My latest thoughts have again been inspired by one of those little surveys WyzAnt like to ask their tutors. This time the question was about what we, as tutors, think parents should ask of us before hiring us to help their children. A seemingly innocent, simple question which, nevertheless, left me thinking.

To be honest, I hadn't really considered this before. I do a lot of the asking in the other direction: I ask parents what grade their child is in, what the class is, whether there is anything special about the class, the school, the teacher or the child I should know about, how easy or complicated their schedule is, how their student is struggling in the class and why exactly they are looking for a tutor. I ask the students themselves a whole lot too, ranging from what they think about their teacher, to how often, when and where they study, to what they do during the class. But I had never really stopped to think about how important it is to be asked good questions by the parents, too.

Of course, part of the reason I don't think about this is simply because I instead consider what information to provide, without being asked. But the two things are not necessarily the same thing. As a tutor, I have learned to gauge a student's understanding of a concept from the questions they ask. It happens quite often that a student asks a question they consider very simple, a minor detail, which leads to a very in depth discussion of some very basic, key concept that would have made things much more complicated, had it been left unexplained. Questions help me uncover deep rooted conceptual problems. They also help me learn about the way of thinking of a student, by showing me that one certain way of explaining something didn't quite work, and I should think of another one. In summary, a student's questions help me get to know the student much better.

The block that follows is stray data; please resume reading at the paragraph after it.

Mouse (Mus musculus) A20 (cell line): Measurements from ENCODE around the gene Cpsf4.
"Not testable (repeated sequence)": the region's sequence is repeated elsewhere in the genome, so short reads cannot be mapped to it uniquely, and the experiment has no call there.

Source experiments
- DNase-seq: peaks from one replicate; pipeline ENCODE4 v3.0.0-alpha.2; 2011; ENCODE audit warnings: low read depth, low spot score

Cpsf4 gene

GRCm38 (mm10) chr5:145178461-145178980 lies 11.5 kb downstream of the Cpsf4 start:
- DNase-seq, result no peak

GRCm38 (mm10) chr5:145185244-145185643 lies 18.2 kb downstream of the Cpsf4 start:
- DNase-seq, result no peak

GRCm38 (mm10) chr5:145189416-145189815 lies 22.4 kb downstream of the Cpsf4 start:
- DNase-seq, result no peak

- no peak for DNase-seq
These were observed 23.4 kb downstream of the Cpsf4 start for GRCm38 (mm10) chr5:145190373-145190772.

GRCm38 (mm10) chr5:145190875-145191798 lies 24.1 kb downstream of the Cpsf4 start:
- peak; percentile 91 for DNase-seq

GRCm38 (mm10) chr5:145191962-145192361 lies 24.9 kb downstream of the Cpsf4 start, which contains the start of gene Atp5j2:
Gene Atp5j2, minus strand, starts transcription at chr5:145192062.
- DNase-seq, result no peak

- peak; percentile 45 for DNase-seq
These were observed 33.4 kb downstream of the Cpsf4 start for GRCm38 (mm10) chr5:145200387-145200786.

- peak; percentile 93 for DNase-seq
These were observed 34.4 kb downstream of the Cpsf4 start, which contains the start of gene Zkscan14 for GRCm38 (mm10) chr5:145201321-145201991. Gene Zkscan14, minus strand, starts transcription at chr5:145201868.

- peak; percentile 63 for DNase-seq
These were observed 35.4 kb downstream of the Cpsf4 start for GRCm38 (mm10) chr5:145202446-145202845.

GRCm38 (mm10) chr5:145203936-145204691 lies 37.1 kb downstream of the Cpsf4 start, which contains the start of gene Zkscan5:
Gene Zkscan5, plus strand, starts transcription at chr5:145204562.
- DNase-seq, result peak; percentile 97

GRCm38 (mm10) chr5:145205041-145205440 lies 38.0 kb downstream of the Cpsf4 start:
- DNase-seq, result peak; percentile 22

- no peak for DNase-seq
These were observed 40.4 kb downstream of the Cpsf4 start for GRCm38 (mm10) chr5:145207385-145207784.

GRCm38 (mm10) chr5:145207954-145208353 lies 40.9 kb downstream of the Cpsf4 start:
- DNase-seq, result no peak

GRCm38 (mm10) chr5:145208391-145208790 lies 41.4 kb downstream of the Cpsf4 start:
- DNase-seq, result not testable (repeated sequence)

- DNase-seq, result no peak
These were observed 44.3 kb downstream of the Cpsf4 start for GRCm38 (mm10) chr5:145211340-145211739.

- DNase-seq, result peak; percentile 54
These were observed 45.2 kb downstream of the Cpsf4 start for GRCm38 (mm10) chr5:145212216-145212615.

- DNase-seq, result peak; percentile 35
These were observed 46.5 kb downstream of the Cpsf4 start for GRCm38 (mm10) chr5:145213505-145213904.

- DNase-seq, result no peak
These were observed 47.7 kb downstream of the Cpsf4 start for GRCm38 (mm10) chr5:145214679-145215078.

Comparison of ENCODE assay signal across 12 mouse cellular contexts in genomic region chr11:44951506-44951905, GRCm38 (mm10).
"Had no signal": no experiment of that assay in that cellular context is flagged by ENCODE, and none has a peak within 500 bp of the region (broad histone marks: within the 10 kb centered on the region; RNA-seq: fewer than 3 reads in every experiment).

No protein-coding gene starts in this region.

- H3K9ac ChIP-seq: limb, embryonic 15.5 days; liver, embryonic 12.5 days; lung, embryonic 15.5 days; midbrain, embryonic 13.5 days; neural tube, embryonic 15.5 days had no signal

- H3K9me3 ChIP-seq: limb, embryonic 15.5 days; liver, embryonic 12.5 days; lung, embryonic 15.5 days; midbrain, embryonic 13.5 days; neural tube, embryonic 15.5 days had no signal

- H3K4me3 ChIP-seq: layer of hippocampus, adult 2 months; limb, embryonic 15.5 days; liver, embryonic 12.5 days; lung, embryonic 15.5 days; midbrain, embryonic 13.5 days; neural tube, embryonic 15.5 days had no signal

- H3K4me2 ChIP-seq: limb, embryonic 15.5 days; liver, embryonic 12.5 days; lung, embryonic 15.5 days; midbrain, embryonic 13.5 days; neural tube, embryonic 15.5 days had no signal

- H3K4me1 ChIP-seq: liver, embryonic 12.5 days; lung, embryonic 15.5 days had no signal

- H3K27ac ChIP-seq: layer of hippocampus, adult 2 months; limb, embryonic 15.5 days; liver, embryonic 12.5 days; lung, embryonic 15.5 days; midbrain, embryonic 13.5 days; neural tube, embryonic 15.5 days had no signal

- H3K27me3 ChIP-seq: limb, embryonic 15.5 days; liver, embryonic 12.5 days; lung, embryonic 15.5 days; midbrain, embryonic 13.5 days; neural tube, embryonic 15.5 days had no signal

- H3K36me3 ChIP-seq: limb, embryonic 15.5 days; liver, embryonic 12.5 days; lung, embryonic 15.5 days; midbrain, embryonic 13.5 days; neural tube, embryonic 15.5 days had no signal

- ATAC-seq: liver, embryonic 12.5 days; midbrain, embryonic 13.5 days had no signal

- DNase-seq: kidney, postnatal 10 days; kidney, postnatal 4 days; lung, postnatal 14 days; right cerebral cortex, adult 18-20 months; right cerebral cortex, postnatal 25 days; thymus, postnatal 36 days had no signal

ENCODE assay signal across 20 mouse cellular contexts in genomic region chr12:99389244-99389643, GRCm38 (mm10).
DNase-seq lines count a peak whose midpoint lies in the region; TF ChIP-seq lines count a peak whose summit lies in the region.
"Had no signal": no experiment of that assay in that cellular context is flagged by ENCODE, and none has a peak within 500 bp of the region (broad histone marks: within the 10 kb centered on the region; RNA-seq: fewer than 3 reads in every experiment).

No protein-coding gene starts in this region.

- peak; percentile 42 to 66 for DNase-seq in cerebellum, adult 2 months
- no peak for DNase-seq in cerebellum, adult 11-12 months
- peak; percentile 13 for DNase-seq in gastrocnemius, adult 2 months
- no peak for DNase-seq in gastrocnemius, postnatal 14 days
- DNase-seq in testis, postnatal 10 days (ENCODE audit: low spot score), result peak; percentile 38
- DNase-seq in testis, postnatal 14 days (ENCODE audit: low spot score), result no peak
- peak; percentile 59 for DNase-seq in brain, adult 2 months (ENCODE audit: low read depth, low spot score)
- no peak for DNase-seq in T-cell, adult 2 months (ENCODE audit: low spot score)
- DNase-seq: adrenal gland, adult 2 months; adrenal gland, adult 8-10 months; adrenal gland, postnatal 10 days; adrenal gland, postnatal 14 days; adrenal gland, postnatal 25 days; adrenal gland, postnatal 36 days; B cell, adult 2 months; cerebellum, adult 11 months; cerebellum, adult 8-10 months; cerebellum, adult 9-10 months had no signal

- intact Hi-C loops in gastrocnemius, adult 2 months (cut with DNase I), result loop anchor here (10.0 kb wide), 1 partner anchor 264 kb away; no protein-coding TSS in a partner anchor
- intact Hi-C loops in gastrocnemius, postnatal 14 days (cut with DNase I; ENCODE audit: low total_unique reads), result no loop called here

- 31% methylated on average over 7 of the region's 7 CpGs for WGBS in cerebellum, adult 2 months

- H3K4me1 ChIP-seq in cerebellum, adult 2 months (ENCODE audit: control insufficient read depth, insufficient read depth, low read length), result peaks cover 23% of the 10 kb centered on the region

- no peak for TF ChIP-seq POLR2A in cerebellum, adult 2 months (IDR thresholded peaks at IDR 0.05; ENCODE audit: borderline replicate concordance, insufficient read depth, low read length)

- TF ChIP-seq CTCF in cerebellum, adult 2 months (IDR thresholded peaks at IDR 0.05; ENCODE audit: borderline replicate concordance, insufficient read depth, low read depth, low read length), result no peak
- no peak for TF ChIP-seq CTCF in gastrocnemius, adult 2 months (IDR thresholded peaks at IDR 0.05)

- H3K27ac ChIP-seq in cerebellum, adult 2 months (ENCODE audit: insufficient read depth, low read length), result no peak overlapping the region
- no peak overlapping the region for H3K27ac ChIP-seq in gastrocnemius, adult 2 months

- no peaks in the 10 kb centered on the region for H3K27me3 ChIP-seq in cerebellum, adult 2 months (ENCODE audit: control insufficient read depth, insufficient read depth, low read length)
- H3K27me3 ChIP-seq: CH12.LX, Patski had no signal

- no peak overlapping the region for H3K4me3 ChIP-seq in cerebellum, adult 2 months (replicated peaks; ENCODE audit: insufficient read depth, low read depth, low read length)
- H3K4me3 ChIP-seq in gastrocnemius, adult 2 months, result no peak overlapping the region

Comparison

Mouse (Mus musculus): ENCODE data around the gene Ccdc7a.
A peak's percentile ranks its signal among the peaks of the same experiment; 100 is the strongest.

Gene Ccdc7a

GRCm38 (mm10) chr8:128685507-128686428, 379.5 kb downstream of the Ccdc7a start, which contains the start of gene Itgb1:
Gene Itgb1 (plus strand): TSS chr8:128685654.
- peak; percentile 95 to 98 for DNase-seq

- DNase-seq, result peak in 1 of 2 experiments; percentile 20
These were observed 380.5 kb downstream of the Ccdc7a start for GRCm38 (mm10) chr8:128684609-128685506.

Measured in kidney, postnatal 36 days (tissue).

Just as knowing my students well is an essential part of my job, so is knowing their parents. Of course, I won't interact with my students' parents as much, and their learning style doesn't really affect me, but they play a very important role in my students' academic lives, so knowing them is also very important. And just as I can learn a lot about a student from their questions, I can also learn about their parents. Yet, sadly, not all parents ask as many questions as I wish they would. Apart from the basic inquiry about my experience teaching a given subject, and more mundane details such as schedules and the like, few parents ask anything else. This means I have to get to know them slowly and incompletely via the limited interaction we have in the few minutes before and after a lesson, if they are there at all!

As a teacher, I always encourage my students to ask questions to me and to their teachers at school, so they can learn as much as possible. Today, I would like to encourage parents to do the same. Ask us questions to get to know our teaching style, what our thoughts are on how we will structure lessons, what we think about your children's learning styles, or even simpler and more personal questions just to get to know us as a person. A lot can be learned from a question, as well as from the answer to it. Let's make sure we all learn as much as possible.